John Coumbe-Lilley


August 21, 2020

Goal setting that works

You might have heard about goal setting.  If you have, that’s great, if you have not about it and why it is essential, here’s a mini introduction to goals, what they are, why they are crucial, and what you can do with them.

Humans are goal-directed; we strive and grow based on what we need and what we want. We set an aim, and we go after it.  Goals direct our energy, intensity, focus, and behavior.  Having goals in front of you is essential for progress, and by striving for a purpose, you can measure the change and improvement in your performance simultaneously.

Selecting the right goals for yourself is a skill. Lots of people choose the wrong goals and often become unhappy because what they thought they wanted to achieve is not what they find out they needed.  Choosing goals, you can commit to making is something not everyone thinks about before they set off on their journey. There’s no point aiming at a target that is not important and valuable to you because you will probably reduce your commitment over time because you say to yourself, ‘what’s the point?’ Avoid asking yourself this question by pausing and checking the goal you’re going for is important enough to you that not striving for it might make you unsatisfied and feeling like you missed out on becoming more of yourself and living your potential.

You also want to make sure you are ready, willing, and able to get after your goal. Readiness means you have the mental energy and belief to start making progress.  Your willingness to give effort, focus, and emotional strength come from your internal desire, your decision, and commitment to go for the goal you set yourself.  And your ability means you have the knowledge, skills, capability, and resources to get started on your quest.  You have done what you needed to do to take the first step on your goal quest.

When these things are in place, you can set your aim and determine the goals for yourself. Sometimes you can decide this alone, or you can invite others to join you and help you define your goals; in the end, you decide your goal. When you set your goals, make sure some of these characteristics can be found in your goal.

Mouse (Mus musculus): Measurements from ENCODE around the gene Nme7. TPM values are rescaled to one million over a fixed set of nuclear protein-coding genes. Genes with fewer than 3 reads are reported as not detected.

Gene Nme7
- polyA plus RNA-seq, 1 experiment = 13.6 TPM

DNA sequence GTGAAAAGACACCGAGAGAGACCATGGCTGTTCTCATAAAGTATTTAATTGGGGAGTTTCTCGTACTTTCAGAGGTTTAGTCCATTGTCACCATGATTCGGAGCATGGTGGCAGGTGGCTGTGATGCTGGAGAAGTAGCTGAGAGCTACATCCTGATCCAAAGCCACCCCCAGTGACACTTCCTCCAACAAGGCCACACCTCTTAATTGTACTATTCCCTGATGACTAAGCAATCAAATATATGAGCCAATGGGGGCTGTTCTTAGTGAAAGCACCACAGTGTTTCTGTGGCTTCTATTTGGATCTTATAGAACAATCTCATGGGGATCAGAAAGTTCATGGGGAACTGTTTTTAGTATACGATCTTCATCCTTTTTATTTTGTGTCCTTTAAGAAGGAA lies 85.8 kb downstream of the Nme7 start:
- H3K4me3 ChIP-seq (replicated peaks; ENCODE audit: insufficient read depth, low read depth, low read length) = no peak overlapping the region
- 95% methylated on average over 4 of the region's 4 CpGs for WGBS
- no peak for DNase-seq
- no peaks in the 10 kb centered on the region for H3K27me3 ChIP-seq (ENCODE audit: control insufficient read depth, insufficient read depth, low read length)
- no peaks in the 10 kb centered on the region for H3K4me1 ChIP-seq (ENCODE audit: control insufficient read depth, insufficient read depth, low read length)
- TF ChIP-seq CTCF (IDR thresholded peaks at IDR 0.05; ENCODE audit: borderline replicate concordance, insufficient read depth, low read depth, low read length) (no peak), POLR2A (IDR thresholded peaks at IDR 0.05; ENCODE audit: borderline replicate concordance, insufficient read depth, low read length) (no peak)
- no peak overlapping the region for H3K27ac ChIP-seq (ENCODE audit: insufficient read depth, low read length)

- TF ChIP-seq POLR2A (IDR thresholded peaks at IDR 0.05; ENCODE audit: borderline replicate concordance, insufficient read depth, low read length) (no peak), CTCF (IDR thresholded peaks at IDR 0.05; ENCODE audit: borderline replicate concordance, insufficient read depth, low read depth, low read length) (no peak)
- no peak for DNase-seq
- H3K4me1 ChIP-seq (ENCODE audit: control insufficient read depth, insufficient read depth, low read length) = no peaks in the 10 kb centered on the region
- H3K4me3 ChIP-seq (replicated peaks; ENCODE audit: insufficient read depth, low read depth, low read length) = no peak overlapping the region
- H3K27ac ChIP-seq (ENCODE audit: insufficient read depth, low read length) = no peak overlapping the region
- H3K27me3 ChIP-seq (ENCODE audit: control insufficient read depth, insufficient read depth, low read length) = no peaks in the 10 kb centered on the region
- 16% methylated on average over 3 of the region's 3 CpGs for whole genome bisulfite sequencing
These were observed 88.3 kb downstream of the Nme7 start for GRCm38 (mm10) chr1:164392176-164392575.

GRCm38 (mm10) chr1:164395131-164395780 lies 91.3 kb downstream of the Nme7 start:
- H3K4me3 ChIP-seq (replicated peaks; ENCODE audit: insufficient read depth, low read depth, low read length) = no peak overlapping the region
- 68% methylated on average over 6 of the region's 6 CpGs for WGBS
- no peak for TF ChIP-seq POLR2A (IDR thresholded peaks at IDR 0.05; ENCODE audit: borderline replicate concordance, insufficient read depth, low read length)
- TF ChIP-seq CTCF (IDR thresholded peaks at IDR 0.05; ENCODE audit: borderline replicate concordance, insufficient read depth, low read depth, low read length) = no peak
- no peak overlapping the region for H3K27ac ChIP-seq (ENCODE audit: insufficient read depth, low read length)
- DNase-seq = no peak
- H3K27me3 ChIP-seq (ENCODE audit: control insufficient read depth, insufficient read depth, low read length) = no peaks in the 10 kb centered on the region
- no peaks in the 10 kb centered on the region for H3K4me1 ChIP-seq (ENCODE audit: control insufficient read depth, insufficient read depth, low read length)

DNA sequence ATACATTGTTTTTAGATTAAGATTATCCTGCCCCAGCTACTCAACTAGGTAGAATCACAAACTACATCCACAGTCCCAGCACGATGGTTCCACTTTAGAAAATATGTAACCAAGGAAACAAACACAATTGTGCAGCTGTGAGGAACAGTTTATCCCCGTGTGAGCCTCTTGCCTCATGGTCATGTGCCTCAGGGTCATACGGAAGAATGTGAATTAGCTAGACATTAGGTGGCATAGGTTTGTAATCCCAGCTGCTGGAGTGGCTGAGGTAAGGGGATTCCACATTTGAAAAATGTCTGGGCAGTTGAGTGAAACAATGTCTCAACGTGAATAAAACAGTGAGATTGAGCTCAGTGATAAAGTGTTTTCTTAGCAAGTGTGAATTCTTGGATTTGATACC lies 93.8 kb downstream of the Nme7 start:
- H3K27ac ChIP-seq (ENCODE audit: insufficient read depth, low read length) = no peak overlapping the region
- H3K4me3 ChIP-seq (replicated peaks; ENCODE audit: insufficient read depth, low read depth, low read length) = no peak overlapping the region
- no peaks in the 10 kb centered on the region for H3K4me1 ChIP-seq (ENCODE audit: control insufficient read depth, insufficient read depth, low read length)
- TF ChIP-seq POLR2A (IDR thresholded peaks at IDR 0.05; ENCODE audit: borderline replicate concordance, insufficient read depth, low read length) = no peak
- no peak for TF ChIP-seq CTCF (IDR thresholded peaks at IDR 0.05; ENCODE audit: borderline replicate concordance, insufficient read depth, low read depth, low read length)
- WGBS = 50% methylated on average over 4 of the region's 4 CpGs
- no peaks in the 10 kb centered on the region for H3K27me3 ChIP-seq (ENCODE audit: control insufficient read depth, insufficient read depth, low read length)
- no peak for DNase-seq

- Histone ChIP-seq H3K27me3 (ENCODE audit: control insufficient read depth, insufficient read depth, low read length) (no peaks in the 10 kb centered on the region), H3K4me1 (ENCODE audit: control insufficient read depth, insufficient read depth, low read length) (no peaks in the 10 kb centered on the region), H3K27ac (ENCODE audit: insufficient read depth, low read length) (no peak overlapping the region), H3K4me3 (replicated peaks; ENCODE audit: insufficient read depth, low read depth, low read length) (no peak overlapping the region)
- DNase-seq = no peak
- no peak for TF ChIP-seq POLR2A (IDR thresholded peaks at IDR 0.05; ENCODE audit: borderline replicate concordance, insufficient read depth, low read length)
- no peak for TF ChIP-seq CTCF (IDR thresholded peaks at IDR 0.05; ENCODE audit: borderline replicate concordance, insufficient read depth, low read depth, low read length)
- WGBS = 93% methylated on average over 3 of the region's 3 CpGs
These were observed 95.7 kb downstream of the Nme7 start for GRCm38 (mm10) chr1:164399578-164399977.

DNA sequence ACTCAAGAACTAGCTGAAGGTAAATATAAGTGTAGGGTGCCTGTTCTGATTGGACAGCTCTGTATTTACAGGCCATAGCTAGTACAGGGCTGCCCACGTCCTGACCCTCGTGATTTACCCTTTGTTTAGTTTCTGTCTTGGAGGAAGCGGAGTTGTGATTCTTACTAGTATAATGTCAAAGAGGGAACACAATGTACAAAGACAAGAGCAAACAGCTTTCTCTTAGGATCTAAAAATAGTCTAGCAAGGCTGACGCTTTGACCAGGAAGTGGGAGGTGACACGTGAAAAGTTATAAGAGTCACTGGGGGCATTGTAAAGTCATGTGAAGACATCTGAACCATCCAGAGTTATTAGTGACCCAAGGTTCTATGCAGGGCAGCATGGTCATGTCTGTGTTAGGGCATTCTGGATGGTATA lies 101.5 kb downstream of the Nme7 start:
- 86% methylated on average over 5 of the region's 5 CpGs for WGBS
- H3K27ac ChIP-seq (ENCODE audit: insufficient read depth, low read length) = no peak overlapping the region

The characteristics of goals are:

Observe – You can set an aim, pause and see how far you got

Adjust – You can adjust your goal based on how far you got, or how much effort it took to get you to where you are now.

Challenge – You can set easy, moderate, or difficult goals. Remember, the harder the goal, the more resources, effort, time, resources, and skill you might need to achieve.

Proximity - Short, medium or long term goals are dependent on your priorities and the time available to achieve them

Specific – Set a specific goal to concentrate your effort and direct your energy, but be careful not to be too rigid. Particular objectives include some things and exclude others, so observe your progress and adjust accordingly.

Realistic – You decide what is a realistic goal for yourself.  Be mindful not to set limits that cap your growth.  Think of great performers. How far would they have got by being sensible?

Measure – Evaluate what you are doing.  Compare your results as you need to but avoid being a ‘measuring monster.’ Not everything you do might have a measure attached to it, especially your mood, because it can change so quickly.  Measure what you value and keep things simple.

Goals give you direction; measures are your dashboard, and activities are your fuel to achieving the quality experiences you want and the performance of your desire.

Here’s is an example of a strong goal statement for strength training.

“Increase my back squat from 200lbs to 250lbs in 90-days so that I will be stronger and ready for preseason rugby training when I face rigorous preparation before my first match.”

Here’s an example of a weak goal statement

“Increase my back squat to be stronger for the first match of the season.”

Do you notice some differences?  Statement one has a specific behavior (back squat), a volume (objective measure), time frame (duration), purpose (stronger), and preseason preparation for competition (aim).

Have a go at writing your goal statements and if you want to run them by me, contact me at the Athlete Collective

Dr. John Coumbe-Lilley is a clinical intern at The Juniper Center

About The Juniper Center

The Juniper Center provides expert, individualized care by 36 clinicians in five Chicagoland locations and throughout the state of Illinois via teletherapy. The Juniper Center specializes in trauma recovery, depression and anxiety, diverse sexuality and gender identities, addiction treatment, and relationship and family therapy. Founded by Dr. Margo Jacquot in 1996, The Juniper Center provides counseling and psychotherapy, psychiatry and medication management, therapeutic yoga and movement therapy, and psychological testing services for all ages. Contact us to learn more at 847-759-9110 x1 or

John Coumbe-Lilley

Selecting the right goals for yourself is a skill. Lots of people choose the wrong goals and often become unhappy because what they thought they wanted